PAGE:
Partnering with Novo Nordisk and UTM, Mississauga signed onto the Urban Diabetes Declaration, to help tackle Type 2 diabetes and develop innovative, local solutions to this rising health issue in our community.
We are also taking historic steps to ensure members of Mississauga’s Black community have more of a say in the decision-making process at City Hall and feel included, supported, and empowered. We have a lot of work ahead of us.
But with your support and that of our broader community, we will ensure our City is not just one of the most diverse, but most inclusive cities in the world.
We can achieve this, together.
A LOOK AHEAD – MISSISSAUGA AT 50
Mississauga is quickly approaching our 50th anniversary.
It’s time to pause to reflect on where we want to go and who we want to be. We are no longer a young, suburban city. We are emerging as an innovative, sustainable city of the future.
And that’s thanks to the innovative partnerships and our commitment to working together to build vibrant and dynamic communities that are the envy of the world.
Communities that attract businesses and highly skilled, diverse talent to the City – and keep them here. We will have growing pains and face the same pressures as established, urban cities around the world do.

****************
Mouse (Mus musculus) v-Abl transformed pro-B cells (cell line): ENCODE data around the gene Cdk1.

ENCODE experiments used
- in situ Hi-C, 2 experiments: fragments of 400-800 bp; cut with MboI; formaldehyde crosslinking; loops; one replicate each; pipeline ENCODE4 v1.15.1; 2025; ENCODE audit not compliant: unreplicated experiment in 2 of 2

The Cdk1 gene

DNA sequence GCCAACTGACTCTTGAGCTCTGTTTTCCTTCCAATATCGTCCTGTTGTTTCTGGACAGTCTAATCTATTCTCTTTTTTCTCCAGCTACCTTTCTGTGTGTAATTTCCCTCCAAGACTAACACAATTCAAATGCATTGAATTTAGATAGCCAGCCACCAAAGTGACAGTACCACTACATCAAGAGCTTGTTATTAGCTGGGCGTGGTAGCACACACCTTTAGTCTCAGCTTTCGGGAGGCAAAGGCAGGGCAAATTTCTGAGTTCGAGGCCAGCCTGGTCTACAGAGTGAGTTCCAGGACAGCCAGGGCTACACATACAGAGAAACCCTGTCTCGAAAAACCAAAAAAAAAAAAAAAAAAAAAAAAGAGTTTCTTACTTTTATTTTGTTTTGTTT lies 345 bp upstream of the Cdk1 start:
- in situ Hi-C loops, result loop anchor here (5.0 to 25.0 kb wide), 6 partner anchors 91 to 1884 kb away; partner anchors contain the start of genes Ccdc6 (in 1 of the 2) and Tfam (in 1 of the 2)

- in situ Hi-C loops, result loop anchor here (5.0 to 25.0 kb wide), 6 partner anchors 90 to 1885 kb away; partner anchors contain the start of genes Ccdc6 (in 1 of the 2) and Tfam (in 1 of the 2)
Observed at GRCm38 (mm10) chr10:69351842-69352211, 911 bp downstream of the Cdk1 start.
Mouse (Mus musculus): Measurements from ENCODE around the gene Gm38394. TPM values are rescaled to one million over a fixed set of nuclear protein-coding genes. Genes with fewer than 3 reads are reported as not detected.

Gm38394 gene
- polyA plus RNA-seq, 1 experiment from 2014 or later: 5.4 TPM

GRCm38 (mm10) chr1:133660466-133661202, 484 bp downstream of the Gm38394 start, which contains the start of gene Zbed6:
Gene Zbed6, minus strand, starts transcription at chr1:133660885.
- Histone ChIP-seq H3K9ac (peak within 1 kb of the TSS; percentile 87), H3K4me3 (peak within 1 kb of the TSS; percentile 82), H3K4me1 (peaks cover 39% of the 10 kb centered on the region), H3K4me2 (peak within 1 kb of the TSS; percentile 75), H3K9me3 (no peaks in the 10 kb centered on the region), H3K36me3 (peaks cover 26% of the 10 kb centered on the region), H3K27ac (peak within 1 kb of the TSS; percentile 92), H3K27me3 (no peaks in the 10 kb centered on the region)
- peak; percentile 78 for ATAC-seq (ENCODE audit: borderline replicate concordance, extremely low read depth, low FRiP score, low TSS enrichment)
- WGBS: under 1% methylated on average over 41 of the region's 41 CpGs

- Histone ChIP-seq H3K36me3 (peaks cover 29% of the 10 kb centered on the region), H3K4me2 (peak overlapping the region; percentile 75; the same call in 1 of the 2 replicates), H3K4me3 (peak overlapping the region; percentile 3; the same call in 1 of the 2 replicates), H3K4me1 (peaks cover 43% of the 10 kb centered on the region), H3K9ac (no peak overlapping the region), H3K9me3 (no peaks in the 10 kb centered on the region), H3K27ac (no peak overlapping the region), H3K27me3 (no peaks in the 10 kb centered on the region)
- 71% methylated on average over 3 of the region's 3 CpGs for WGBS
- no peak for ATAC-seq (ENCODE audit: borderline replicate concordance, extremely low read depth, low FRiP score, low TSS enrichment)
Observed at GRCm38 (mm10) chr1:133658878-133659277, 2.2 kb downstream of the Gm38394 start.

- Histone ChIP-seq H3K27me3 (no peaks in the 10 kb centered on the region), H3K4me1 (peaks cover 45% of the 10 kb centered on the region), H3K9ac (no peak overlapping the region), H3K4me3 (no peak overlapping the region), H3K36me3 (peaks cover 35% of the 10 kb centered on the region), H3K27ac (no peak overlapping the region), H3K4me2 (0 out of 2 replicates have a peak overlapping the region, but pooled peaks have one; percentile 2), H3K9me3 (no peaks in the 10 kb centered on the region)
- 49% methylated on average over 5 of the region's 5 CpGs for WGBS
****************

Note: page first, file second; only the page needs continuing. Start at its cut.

But you have my word that we will continue to maintain our commitment to excellence while working to keep money in your pocket.
Strong, steady leadership is what has gotten us through this pandemic and what will guide us into the future.
As we look at the year ahead and beyond, I know there is more to do and more to achieve.
Which is why it would be an absolute honour to be your Mayor for another term. So that we can forge ahead, together as partners, to build a more prosperous and inclusive city of the future.
So that we can build back better – with YOU and for YOU.
Mississauga – we have arrived.
The future is ours for the taking.
Let’s do this.